122.A George III marrow scoop, crested, possibly by James Jones, (maker's mark "J.J" script) London 1771, 84in (21.1 cm) long, 1.50z. 120-150.180
123.A George II marrow scoop, by Thomas Gilpin, London, c. 1740, 9in (23cm) long. Marks: maker's mark only struck twice, 1.250z. 100-120.140
124.An early George II Hanoverian tablespoon with a double drop bowl, inscribed "Barnards Inn" on the back of the stem, by Edward Jennings, London 1830. Marks: fully marked, 2oz. 150-200.190
125.A Victorian engraved caddy spoon, with a fiddle stem, initialled, and a circular bowl with a petal-shaped outline, by Henry Holland, London 1850. 80-100.260
126.A small late 17th century engraved trefid spoon, with a ribbed rattail, no maker's mark visible, stamped '13' probably Austro/Hungarian, c. 1690. 13.2cm long, 0.70z. 100-150.100
127.A Queen Anne wavy end or dognose tablespoon, with a plain moulded rattail, initialled "S B", by William Scarlett, London c.1712, 7.75in (19.5cm) long. Marks: fully marked, date letter worn, 1.40z 100-120.100
128.An early 20th century American cast spoon, with a hexagonal bowl and a canted oblong terminal decorated in relief with a fully rigged galleon, a dolphin mask and palmettes, stamped Tiffany & Co, maker's cast sterling silver' c. 1910,4 75in (12cm), 2oz. 100-120.N/S
129A George III provincial caddy spoon, with a fluted, scallop-shell bowl and a fluted, hook-end stem by H. Tudor & T. Leader, Sheffield 1791, 3.25" (8.2cm) long. 100-120.160
A George III marrow scoop, with a single drop bowl, crested, by John Bourne, London 1794, 9in (23cm) long, 1.250z 80-120.130
131.An early James I apostle spoon; St Andrew, the gilt figure with a pierced, spoked nimbus, on a straight sided stem, by William Cawdell (crescent enclosing 'W', London 1604. 7.2in (182cm) long. Marks fully marked. 1 6oz. 1500-2000.3600
132.A Charles I silver gilt apostle spoon; St Bartholomew, with a sacred dove nimbus and flaying knife, the back of the bowl scratched "H" over "0 E", by William Cary, London 1641, 7.1in (18.1cm) long. Marks fully marked, 1.75oz. 2500-3000.3300
133.A Commonwealth unascribed provincial apostle spoon; St Simon Zelotes, the figure gilt with a sacred dove nimbus on a straight sided stem, the bowl pricked "1652" over "IS" over "FS" on the reverse, unascribed probably West Country c. 1650, 7.7in (19.5cm) long. Marks an incuse barbed cinquefoil struck once in the bowl and twice on the back of the stem, 1.50z. 1200-1400.1000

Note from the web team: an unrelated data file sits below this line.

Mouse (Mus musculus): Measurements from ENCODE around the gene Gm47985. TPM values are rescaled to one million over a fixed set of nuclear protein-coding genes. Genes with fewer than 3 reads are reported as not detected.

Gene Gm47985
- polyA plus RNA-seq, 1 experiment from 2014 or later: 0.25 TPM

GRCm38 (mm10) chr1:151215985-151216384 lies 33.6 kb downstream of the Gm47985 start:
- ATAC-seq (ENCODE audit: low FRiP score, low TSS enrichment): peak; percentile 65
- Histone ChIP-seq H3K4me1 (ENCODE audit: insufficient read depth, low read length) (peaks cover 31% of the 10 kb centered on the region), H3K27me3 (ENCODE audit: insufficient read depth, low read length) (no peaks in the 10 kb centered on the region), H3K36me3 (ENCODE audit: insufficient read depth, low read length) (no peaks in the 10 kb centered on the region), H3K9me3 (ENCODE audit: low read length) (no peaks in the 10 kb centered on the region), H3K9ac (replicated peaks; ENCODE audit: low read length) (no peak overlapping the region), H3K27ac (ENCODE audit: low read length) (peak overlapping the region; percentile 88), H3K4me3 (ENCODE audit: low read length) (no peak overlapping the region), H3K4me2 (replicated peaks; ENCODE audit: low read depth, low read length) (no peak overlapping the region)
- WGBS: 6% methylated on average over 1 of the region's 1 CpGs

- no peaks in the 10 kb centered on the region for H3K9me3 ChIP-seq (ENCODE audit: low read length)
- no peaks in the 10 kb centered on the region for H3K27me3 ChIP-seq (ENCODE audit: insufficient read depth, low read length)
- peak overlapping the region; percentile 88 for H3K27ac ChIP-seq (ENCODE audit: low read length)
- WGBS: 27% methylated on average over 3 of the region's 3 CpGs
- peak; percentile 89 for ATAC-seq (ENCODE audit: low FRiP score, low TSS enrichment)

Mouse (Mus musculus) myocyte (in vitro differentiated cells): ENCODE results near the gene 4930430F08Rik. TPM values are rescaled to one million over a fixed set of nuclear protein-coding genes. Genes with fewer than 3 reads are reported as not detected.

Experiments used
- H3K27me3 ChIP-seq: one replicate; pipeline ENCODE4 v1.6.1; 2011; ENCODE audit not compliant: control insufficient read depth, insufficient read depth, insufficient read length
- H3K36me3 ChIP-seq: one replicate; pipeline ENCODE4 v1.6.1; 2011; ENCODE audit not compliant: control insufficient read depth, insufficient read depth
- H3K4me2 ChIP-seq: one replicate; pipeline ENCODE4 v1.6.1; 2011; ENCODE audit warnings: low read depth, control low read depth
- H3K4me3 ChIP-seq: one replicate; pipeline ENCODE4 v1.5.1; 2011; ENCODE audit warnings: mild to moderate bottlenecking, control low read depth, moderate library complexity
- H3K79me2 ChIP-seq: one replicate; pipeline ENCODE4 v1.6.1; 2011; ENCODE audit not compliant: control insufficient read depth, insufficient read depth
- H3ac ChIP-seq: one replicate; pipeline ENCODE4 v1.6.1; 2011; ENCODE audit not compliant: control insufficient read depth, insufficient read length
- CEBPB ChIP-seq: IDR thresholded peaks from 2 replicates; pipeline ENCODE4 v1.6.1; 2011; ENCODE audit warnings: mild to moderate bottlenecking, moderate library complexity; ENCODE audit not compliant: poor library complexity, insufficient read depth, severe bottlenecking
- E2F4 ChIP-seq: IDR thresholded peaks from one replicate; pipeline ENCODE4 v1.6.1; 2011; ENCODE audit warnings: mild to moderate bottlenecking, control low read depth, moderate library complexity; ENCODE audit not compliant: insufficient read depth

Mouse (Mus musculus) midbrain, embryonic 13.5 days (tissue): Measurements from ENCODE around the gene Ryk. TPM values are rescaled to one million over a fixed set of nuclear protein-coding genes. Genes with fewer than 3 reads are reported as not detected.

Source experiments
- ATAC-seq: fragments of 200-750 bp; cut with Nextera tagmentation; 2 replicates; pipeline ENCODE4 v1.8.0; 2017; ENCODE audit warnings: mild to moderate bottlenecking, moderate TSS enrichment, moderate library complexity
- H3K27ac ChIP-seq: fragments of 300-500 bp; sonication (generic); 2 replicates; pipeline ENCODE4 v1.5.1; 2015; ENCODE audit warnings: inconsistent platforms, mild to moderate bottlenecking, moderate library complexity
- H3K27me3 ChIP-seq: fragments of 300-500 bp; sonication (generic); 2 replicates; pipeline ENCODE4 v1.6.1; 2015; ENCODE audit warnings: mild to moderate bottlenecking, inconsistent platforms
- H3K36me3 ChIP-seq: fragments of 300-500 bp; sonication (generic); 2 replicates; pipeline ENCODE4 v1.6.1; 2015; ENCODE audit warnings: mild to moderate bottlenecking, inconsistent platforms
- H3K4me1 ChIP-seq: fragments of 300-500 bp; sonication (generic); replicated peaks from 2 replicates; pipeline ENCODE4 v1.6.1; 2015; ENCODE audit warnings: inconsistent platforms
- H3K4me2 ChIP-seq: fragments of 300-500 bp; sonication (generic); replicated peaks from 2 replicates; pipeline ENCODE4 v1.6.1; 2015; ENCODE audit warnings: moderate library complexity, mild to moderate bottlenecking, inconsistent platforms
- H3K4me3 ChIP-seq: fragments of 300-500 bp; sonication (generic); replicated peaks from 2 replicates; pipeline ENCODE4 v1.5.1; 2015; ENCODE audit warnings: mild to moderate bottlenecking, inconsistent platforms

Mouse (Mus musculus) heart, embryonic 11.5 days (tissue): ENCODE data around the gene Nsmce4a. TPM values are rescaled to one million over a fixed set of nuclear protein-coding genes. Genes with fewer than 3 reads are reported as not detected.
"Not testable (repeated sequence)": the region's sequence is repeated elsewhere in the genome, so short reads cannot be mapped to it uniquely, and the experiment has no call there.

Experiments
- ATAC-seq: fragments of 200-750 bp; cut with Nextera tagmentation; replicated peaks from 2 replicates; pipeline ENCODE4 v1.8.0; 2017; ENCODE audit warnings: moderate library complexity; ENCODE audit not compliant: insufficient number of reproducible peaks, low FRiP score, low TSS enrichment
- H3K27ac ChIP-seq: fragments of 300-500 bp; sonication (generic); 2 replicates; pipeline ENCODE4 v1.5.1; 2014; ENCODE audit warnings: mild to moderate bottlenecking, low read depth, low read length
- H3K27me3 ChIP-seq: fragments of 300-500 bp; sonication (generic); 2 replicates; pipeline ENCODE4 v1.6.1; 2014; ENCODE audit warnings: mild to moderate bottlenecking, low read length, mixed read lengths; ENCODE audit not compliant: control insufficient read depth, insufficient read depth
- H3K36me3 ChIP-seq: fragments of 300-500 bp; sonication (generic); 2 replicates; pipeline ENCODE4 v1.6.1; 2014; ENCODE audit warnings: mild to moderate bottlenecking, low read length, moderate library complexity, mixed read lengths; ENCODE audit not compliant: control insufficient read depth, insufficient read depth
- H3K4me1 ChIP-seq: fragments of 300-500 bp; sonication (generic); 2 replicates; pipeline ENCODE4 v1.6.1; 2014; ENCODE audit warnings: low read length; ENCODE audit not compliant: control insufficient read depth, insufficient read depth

137.A rare William & Mary ascribed South Western provincial lace back trefid spoon, with visible "guide lines", pricked 'W M' over '1693' over 'D M', by Samuel Dell, Taunton, c. 1693, 7.5in (19cm). Marks: maker's mark struck twice, 1.5oz. 600-800.580
138.A rare Charles I ascribed South Western provincial apostle spoon; St Bartholomew, the gilt figure with a plain nimbus pricked 'W Y' the back of the bowl pricked '1634 R E', by Robert Wade Jnr, Taunton, c 1630, 7.25in (18.3cm) Marks: maker's mark struck four times, 1.702. 1500-2000.1650
139.A rare Elizabeth I ascribed South Western provincial lion sejant spoon, the gilt terminal finely detailed with his tail curled around his trunk, by Robert Wade Jnr, Taunton, c. 1600, 665in (16.7cm). Marks: maker's mark struck four times, 1.25oz. 1200-1500.2000
140.A William & Mary ascribed South Western provincial laceback trefid spoon, pricked 'I B' over '1693' over 'E T' and later initialled 'M', by Richard Hamlin, Taunton, c. 1690, 775in (19.5cm) Marks: maker's mark struck twice See Kent West Country Spoons pp 96 and M61, 1.50z. 400-600.320
141.A rare Charles I ascribed South Western provincial seal top spoon, with a large gilt terminal pricked 'N L' over 'N L' and an indistinct date, the bowl small and rounded, by Robert Wade Jnr Taunton, c. 1635. 165cm. Marks: maker's mark struck four times, 1.5oz. 800-1200.1250
142A scarce Charles I ascribed South Western provincial slip top spoon, with a double tapering stem and a rudimentary 'V' rattail by Robert Wade Jnr, Taunton c 1640, 6.25in (15.9cm). Marks: maker's mark struck four times, 1oz. 1000-1500.920

Continued overleaf....

.25. / .26. / .27. / .28.
The Finial, June/July 2003